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At Prime Minister’s Questions in the House of Commons on Wednesday 10 February, two days after Yazidi survivor Nadia Murad shared with British parliamentarians her experience of mass atrocities, torture, rape and sex slavery at the hands of Daesh / ISIS, David Cameron publicly acknowledged her bravery.

Responding to a question from Robert Jenrick MP – Chair of the All Party Parliamentary Group for Genocide Prevention, the secretariat for which is provided by the Aegis Trust – he added, “we must do everything we can to defeat Daesh and its violent ideology.”

Nadia Murad – who in December 2015 addressed the United Nations Security Council about her experiences and about the plight of the thousands of Yazidi women and girls remaining in ISIS hands – was in the public gallery to hear the Prime Minister’s remarks.

Later the same day, Nadia shared her heart-rending story on camera with the Aegis Trust. She was honoured by Cameron’s recognition, she said, but expressed her concern that the Yazidi people, especially those still in captivity, have yet to receive the international protection they need.

“I don’t have much information about politics, but there are things I want from all the world and all governments, and from all humans who will hear my voice,” said the Nobel Peace Prize nominee. “Take a stand for conscience and humanity, to cut off these things happening to us today, so it will not happen to other children, women and girls … and eradicate this terrorism from the World.”

You can view Nadia’s story here, including the exchange during Prime Minister’s Questions, and her response. A translation of Nadia’s account follows.

For more information about the plight of the Yazidi and other minorities in Iraq, read “Our Generation is Gone”, the excellent November 2015 report by the United States Holocaust Memorial Museum.


“My name is Nadia Murad. I’m from Sinjar, from the village of Kocho in Iraq. Although we were Yazidis, I loved all the faiths.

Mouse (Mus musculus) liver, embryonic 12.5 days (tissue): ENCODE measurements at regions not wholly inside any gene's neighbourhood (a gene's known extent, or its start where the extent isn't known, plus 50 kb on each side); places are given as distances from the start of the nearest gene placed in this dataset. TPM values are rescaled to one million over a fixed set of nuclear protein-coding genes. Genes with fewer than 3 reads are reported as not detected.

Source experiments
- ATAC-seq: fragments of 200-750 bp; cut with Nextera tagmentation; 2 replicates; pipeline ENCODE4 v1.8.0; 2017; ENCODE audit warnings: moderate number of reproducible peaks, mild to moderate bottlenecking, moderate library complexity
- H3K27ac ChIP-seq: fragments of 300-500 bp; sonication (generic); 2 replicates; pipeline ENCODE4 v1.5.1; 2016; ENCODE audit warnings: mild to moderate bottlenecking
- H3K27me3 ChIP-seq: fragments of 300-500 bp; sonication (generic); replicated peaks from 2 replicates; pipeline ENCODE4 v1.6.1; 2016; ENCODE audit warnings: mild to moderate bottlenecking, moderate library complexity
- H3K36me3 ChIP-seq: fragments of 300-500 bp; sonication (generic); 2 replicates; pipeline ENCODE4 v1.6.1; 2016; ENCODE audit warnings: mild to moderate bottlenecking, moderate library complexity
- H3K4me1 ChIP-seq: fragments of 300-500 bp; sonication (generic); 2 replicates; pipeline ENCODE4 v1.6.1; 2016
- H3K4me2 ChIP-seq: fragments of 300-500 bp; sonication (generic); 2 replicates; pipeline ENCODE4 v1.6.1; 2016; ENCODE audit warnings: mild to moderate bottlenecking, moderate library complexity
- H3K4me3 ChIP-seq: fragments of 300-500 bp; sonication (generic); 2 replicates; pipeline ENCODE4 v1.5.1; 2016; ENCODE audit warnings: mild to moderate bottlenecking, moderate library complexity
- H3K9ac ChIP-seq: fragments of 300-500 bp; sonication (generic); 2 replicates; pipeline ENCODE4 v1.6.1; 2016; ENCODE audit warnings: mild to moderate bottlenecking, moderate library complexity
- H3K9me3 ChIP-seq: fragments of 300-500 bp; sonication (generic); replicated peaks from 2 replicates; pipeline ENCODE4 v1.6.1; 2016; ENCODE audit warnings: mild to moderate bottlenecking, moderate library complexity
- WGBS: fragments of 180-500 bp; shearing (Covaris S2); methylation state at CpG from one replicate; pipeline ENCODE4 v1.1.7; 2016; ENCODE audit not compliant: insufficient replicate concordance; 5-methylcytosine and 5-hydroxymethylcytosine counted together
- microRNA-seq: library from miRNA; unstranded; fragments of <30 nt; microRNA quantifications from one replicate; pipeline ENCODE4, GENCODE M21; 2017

“All my life, I see my family in the same village, in Kocho. Brothers, sisters, nephews, mother, all in one house. The Yazidis there were living a simple life but a beautiful life, and we were satisfied.

“On August 3rd [2014], I was still in the village when Daesh attacked the Yazidi in Sinjar. As people were escaping to the mountain, 3,000 Yazidis – men and children – were killed on that day. Those who couldn’t leave, such as disabled people, [Daesh] killed them in their villages.

“We didn’t have time to escape to the mountain. When they besieged us, they surrounded the village, so we couldn’t escape. Men in the village were telephoning, they were asking for help so that we could escape from the village. But we didn’t get help from any side.

“The amir [of Daesh] came and spoke to the head of our village: “You have three days to convert or we will kill all of you.”

“Daesh, hundreds entered our village and gathered all of us inside the school. The goal of Daesh in coming, they told us when they came: “We want to wipe the Yazidi from the face of the Earth.”

“They took our possessions; took our mobiles, took our IDs. They took our jewellery, Including our earrings. Then they separated and took out the men. My brothers were taken with the men. They were killing them, and we women and girls were seeing them through the windows.

“They took us to Solagh. In Solagh, again they separated us – into unmarried girls, boys, unmarried women, elderly women. They separated 80 elderly women from us and they killed them in Solagh. And my mother was among them. The boys, they took them to their training sites.

“We were 150 girls, aged 9 to 25 or 26. They took us away in buses that night.They took us to Mosul, to one of their centres where there were hundreds of girls.

“They didn’t kill us because they wanted to rape us. I tried to escape from the first man, but before I could get through the window he caught me. Anyone could rape us … they were selling us and renting us.

“We never expected to be able to escape because there was Daesh wherever we looked.But I escaped with the help of a family in Mosul.That family, honestly I didn’t expect that there was anyone who would help us.Nobody helped us until that day.

“Of course it’s a big thing, and I’m honoured today; David Cameron in parliament mentioned my name and my community.He said the Yazidi have been persecuted greatly.

“[Yet] nothing is done for us… we can’t bear this anymore. I want serious action, not just words, and I want international protection to be provided to us. Rescue our girls and women, and recognize what happened to the Yazidi as a genocide.

“Thousands are missing, and 20, 27 mass graves have been discovered; they have not been looked at yet. In the camps, our people in their thousands go hungry.

“Those held by Daesh, for a year and several months, too much, too much, too much has happened to them, because every hour, what I have seen in the past, it’s been happening to them.

“I don’t have much information about politics, but there are things I want from all the world and all governments, and from all humans who will hear my voice: that we all stand together, from all religions and all countries. Whatever happens, we all are human and we all are the same. That we take a stand for conscience and humanity, to cut off these things happening to us today, so that this will not happen to other people; so it will not happen to other children, women and girls,and to eradicate this terrorism from the World.”



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